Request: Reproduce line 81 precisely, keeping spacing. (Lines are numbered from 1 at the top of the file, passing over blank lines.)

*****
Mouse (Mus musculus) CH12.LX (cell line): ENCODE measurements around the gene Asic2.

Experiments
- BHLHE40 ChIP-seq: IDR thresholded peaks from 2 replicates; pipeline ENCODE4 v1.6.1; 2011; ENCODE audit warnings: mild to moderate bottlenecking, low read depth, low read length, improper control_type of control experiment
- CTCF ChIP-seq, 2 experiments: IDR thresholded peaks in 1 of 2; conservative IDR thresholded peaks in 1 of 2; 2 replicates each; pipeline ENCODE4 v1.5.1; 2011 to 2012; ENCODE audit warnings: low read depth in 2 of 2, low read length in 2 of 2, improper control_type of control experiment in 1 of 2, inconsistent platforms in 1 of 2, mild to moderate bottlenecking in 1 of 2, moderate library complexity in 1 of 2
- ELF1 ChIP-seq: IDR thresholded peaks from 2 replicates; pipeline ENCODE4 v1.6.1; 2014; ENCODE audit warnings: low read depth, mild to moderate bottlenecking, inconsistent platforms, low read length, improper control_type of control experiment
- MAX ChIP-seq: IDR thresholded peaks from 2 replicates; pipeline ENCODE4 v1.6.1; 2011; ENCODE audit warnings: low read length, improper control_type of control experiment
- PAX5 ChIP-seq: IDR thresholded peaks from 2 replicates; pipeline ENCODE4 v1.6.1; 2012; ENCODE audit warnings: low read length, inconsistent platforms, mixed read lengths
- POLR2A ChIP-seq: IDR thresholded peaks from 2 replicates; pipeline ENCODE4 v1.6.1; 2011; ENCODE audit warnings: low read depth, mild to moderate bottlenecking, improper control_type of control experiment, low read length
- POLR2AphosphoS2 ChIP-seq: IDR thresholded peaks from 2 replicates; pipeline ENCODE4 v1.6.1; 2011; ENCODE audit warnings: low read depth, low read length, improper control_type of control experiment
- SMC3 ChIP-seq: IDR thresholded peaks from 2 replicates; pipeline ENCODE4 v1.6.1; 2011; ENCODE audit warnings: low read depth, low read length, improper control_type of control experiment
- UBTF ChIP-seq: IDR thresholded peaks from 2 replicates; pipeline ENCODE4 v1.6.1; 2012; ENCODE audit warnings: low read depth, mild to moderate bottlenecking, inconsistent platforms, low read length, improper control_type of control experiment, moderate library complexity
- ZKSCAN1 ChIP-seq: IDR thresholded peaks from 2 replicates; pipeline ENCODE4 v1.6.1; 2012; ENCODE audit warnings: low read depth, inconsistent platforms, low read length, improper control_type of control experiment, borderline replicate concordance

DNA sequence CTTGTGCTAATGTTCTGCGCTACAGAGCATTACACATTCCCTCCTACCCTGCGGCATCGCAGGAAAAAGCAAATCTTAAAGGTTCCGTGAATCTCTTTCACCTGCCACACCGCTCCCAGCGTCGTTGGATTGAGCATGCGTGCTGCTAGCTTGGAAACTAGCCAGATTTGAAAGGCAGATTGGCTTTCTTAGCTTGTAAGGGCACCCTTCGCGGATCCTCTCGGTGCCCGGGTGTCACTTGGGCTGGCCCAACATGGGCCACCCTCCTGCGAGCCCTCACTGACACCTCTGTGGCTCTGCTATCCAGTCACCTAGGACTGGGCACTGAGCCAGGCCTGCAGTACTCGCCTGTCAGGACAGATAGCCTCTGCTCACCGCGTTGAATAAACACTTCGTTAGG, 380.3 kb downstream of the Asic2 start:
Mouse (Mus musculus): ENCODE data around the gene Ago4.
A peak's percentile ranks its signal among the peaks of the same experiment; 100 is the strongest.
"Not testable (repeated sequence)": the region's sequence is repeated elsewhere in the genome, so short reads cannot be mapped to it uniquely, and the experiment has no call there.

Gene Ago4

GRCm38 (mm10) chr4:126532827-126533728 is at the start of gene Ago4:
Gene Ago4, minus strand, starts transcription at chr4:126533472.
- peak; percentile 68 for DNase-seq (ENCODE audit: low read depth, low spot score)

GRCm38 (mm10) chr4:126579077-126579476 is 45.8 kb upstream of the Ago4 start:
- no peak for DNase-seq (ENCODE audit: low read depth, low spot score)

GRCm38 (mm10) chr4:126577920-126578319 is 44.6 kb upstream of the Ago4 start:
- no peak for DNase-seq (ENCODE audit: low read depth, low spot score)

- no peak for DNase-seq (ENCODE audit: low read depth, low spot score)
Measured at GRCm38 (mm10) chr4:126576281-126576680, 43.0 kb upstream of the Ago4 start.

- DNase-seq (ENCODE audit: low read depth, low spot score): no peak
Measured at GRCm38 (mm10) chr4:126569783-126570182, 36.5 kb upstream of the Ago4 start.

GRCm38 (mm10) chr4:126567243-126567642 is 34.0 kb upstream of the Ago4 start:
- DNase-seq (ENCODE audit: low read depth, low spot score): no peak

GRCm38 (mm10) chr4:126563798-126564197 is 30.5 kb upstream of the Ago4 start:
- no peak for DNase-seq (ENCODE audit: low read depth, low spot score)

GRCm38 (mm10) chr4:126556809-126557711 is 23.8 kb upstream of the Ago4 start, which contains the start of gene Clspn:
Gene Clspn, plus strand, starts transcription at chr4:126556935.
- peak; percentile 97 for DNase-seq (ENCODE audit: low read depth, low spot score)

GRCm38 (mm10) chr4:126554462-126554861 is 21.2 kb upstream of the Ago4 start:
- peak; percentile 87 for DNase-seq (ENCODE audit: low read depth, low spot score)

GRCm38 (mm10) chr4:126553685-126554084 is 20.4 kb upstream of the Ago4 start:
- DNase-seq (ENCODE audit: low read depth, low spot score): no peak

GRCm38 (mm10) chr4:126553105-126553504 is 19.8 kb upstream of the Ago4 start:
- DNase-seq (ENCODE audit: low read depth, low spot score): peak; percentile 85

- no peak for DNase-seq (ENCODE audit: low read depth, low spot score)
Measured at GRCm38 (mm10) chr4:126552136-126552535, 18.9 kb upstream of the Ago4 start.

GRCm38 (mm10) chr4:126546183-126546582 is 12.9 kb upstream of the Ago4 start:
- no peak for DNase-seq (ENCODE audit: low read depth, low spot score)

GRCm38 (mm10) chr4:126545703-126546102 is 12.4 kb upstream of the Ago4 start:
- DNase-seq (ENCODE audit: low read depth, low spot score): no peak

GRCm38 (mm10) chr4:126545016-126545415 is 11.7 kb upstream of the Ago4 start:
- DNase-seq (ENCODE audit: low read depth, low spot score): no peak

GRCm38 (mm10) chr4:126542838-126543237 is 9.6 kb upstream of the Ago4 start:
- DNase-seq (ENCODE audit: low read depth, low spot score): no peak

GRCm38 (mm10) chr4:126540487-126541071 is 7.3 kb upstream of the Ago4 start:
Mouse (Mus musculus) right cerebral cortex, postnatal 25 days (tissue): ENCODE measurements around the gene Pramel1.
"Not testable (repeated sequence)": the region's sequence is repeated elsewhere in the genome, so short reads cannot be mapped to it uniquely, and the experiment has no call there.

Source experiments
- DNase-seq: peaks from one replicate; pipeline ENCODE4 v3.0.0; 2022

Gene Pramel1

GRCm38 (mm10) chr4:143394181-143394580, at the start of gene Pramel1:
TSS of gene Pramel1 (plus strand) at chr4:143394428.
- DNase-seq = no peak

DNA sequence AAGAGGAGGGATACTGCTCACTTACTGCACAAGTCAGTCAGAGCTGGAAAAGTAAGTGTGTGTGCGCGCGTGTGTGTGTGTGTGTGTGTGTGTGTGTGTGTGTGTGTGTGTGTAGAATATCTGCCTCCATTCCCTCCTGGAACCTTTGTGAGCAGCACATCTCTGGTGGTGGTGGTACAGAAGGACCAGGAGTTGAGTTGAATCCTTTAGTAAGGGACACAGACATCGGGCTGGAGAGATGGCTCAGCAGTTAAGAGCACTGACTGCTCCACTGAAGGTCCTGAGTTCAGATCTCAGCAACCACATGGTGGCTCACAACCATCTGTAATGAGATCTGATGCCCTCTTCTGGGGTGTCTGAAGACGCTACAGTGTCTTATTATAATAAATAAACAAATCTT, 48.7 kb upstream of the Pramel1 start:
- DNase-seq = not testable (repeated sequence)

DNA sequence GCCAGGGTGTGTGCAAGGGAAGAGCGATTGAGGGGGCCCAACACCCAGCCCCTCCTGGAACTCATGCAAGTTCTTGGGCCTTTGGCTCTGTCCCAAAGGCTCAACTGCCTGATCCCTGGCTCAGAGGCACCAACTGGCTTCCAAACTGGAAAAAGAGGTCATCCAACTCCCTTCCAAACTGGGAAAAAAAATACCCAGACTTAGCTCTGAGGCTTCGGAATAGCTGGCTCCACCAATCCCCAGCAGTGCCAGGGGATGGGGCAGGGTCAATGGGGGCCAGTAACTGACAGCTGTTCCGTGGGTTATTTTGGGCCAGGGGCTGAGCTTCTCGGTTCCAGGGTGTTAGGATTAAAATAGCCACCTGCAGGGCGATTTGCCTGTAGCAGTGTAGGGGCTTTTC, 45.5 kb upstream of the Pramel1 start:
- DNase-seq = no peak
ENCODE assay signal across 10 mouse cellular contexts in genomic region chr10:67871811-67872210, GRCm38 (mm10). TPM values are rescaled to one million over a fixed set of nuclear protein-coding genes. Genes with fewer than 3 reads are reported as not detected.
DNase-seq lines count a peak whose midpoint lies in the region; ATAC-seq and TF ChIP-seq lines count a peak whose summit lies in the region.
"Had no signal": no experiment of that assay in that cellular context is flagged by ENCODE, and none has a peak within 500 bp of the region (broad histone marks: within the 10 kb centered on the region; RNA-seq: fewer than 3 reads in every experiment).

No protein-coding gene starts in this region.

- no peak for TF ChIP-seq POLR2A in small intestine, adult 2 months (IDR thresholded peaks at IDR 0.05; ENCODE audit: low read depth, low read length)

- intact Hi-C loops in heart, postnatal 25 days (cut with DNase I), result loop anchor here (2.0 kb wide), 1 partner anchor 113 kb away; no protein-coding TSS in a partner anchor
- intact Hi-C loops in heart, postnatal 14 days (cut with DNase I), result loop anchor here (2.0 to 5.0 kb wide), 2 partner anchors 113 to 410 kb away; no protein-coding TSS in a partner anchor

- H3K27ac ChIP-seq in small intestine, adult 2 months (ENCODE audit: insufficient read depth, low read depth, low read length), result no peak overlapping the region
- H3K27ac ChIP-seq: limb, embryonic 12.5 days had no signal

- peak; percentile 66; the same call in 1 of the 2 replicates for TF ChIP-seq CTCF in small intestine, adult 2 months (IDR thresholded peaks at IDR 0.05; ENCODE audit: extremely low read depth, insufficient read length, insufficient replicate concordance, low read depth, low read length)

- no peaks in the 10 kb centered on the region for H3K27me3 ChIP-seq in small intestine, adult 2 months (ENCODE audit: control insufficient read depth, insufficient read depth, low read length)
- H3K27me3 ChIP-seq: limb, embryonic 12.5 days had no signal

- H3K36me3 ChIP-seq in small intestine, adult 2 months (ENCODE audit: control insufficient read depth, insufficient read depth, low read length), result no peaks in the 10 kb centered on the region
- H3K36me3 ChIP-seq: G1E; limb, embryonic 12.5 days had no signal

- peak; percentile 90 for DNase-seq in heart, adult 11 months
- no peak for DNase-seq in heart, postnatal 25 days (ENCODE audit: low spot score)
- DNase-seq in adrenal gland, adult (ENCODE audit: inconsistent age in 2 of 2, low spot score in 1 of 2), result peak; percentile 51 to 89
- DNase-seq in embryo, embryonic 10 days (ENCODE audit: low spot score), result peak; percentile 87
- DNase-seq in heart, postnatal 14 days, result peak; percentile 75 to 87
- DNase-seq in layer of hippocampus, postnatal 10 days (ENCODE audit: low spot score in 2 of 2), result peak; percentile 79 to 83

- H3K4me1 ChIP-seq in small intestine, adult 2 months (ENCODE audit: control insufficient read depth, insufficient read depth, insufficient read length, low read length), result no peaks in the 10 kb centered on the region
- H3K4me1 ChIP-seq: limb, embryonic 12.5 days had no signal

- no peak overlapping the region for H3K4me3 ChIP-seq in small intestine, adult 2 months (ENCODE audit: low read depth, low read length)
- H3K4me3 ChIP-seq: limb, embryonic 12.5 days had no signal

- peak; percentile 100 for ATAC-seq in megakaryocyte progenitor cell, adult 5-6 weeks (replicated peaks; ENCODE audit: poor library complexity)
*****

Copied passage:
- DNase-seq in adrenal gland, adult (ENCODE audit: inconsistent age in 2 of 2, low spot score in 1 of 2), result peak; percentile 51 to 89